Hands off social security!

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Dick Meister, former labor editor of the SF Chronicle and KQED-TV Newsroom, has covered labor and politics for a half-century. Contact him through his website, www.dickmeister.com, which includes more than 250 of his recent columns.

Republican leaders in Congress would have us believe that most Americans support cutting Social Security and Medicare payments as a way to cut the federal budget deficit. But don't you believe it.

As the AFL-CIO and other labor sources have discovered, that's at best a figment of the Republican imagination. Or, as is most likely, it's a bald-faced political lie.

The proof came in a poll marking the 75th anniversary of Social Security this year. It was conducted by a prominent research organization, Greenberg Quilan Rosner, and commissioned by the nation's leading public employee unions, the Service Employees International and American Federation of State, County and Municipal Employees, joined by MoveOn.org and the Campaign for America's Future.

The poll was in response to Republican House leader John Boehner's call for reducing the federal budget deficit by raising the Social Security retirement age to 70, while continuing President Bush's massive tax breaks for multi-billion-dollar corporations and wealthy individuals.

Boehner, that is, wants to lower the Republicans' rich friends' taxes at the expense of Americans who must rely on Social Security payments, averaging less than $14,000 a year, to meet their basic living expenses.

It would make much more sense, of course, to reduce the deficit by increasing taxes on the wealthy at least to the level they were before Bush's tax cuts, rather than do it by raising the retirement age and making other financial cutbacks that hurt low and middle income Americans.

So, what did the poll show?

Most Democrats and independents responding wanted to end the Bush tax cuts that, if not repealed, will increase the deficit by an estimated $3.1 trillion over the next decade and reduce government revenue by more than $650 billion. That obviously would greatly curtail Social Security and other government programs for poor and middle class Americans.

It shouldn't surprise anyone that most of the Republicans polled did not want to repeal the tax cuts and thus help government provide more services to those who need them, often badly need them.

Nevertheless, nearly 70 percent of the probable voters polled, whatever their political party, opposed cutting Social Security and Medicare to reduce the deficit.
What’s more, two-thirds of the Republicans also opposed raising the retirement age, despite their general dislike of the Social Security system. Raising the retirement age from 67 to 70 obviously would greatly curtail Social Security and other government programs designed to help poor and middle class Americans. But that apparently didn't disturb many of the Republicans polled. Most of them did not want to repeal the tax cuts under any circumstance.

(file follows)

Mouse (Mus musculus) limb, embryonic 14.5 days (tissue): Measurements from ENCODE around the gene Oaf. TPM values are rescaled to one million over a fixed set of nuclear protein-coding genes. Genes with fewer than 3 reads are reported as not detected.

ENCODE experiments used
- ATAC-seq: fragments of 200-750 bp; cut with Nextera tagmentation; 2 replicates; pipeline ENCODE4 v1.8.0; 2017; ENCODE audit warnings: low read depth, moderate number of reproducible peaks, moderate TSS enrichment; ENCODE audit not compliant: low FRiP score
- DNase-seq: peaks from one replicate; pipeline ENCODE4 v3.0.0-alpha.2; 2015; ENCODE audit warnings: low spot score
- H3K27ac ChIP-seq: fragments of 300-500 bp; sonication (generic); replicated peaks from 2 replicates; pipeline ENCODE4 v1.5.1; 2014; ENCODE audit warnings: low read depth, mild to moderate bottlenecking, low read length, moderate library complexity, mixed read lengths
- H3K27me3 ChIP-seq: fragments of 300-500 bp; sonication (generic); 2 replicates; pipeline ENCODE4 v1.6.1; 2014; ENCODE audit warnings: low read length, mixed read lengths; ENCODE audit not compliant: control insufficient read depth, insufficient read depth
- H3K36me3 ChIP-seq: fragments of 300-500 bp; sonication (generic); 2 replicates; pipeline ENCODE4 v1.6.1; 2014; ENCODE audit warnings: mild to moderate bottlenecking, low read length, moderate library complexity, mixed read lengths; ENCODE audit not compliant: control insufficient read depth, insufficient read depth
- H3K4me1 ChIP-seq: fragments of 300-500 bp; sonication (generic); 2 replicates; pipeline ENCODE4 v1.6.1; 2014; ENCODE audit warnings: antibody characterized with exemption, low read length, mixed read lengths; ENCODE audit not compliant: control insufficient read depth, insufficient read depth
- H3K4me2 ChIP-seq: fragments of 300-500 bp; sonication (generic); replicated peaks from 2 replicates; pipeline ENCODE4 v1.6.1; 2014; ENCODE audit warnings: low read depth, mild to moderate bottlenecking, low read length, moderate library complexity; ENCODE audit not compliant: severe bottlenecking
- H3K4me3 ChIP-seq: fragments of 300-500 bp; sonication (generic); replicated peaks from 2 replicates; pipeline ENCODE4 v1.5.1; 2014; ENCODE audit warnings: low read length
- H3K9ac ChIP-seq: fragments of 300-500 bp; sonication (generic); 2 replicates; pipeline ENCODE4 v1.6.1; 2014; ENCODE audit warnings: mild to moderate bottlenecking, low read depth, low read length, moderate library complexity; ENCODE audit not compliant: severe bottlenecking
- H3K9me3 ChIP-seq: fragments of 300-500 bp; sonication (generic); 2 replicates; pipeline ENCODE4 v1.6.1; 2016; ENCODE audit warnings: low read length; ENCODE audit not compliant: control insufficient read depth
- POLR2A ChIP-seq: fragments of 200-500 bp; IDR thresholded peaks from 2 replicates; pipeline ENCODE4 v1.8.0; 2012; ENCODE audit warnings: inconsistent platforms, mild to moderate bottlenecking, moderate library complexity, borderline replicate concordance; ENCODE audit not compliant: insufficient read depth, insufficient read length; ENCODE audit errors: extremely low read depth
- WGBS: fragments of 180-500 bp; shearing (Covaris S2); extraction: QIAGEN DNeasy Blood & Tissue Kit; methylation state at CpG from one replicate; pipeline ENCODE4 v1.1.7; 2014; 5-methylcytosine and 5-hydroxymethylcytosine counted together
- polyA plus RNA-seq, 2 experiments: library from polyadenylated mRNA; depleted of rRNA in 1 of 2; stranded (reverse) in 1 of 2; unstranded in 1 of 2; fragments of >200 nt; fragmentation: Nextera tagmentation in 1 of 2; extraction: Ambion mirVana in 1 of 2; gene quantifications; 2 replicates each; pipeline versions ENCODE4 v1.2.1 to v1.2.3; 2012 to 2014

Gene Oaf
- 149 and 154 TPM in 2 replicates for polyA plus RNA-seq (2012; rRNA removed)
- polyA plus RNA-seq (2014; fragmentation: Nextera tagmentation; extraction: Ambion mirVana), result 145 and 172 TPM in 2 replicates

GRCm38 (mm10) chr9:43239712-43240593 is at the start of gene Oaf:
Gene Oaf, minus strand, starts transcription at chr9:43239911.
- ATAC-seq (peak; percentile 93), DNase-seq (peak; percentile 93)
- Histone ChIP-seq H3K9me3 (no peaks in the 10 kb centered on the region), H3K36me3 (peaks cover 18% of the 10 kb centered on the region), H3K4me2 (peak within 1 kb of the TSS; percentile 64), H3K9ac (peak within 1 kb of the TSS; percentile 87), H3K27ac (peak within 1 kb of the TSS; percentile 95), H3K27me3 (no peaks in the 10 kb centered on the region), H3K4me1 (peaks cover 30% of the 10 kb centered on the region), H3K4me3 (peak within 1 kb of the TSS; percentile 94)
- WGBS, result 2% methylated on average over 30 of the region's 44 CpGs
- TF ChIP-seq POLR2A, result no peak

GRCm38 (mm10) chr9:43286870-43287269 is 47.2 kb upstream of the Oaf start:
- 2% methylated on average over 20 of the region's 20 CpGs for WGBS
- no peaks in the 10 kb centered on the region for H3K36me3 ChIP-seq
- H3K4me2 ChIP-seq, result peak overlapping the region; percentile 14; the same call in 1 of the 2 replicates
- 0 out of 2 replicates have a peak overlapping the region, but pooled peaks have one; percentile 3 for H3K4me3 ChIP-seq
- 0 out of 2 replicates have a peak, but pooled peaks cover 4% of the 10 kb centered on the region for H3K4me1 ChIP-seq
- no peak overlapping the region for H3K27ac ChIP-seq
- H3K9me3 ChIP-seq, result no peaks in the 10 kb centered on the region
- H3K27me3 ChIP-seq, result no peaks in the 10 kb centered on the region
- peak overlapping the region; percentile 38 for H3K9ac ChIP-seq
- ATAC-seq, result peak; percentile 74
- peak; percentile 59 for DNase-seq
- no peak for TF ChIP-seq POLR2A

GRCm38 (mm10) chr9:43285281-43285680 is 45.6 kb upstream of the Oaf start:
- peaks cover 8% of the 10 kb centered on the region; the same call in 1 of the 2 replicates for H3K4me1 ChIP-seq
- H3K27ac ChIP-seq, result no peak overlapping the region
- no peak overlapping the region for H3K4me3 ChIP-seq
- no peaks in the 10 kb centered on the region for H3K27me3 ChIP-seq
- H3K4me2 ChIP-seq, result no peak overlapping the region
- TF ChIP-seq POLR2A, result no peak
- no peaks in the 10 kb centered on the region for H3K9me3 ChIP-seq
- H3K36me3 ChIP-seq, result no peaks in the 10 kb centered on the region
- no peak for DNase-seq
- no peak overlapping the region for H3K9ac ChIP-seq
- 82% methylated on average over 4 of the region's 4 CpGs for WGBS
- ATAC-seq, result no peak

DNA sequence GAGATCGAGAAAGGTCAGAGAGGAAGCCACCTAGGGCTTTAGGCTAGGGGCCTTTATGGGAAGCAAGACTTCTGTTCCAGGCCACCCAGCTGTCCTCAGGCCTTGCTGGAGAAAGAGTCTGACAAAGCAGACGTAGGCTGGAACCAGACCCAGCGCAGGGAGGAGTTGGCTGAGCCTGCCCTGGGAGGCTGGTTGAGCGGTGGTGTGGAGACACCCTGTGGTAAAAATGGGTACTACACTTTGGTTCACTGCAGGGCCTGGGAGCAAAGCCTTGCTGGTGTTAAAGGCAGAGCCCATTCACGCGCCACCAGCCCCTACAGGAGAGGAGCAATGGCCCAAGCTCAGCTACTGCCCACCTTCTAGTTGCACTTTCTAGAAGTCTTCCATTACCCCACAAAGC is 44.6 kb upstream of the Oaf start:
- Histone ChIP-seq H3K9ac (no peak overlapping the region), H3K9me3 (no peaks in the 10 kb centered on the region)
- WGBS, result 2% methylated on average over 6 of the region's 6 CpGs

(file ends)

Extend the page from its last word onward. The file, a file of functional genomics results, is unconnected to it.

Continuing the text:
The AFL-CIO concluded - and quite accurately, I think - that "those conservative politicians who want to use concern about deficits as an opening to go after Social Security or Medicare risk a backlash" from voters.

The poll made clear that relatively few people are buying the Republican claims that Social Security and Medicare outlays are a major cause of the continuing federal budget deficit. Too many people have too much sense to believe that.

But what did sensible voters see as the main causes of the deficit?

Nearly half of those polled blamed the costs of the wars in Iraq and Afghanistan.
About a third blamed the bailouts of big banks and the auto industry.

Nearly a third blamed lobbyists and special interests for getting unnecessary spending put into the budget.

Almost as many placed the major blame on President Obama's economic recovery or stimulus plan.

About one-fourth blamed the Bush tax cuts.  A relative few blamed the economic recession that reduced tax revenue and required costly government support for the unemployed. A relatively few others blamed the deficit on the cost of Medicare prescription drug benefits.

What it boils down to is this, as the AFL-CIO's James Parks said in a bit of public advice to GOP Congressman Boehner:  "The public doesn't like your plan to cut their Social Security so your rich friends can get another tax break."

Anyone doubting the popularity and importance of Social Security need only consider a recent AARP survey that showed  "exceedingly high" support for the program.

" Clearly," said AARP researcher Colette Thayer, " most Americans rely on Social Security and expect it to be a source of income in their retirement. In fact, it is the most commonly cited source of retirement income."

    Whatever their ages, whether over 30 or under, the poll - just as others like taken on the program's anniversary dates five, 15 and 25 years ago - shows that Social Security is one of the government's most important programs in that it provides essential retirement income to millions of Americans who would otherwise have little or no income.

The Campaign for America's Future and MoveOn.org, will be jointly campaigning for candidates in the coming midterm elections who'll pledge to block cuts in Social Security and Medicare and otherwise back the organizations' liberal agendas. The unions that helped them sponsor the poll will also be waging major campaigns, as will other AFL-CIO affiliates.

They're backing the kind of political candidates we should all back – and as strongly as we can. Our social security depends on it.

Dick Meister, former labor editor of the SF Chronicle and KQED-TV Newsroom, has covered labor and politics for a half-century. Contact him through his website, www.dickmeister.com, which includes more than 250 of his recent columns.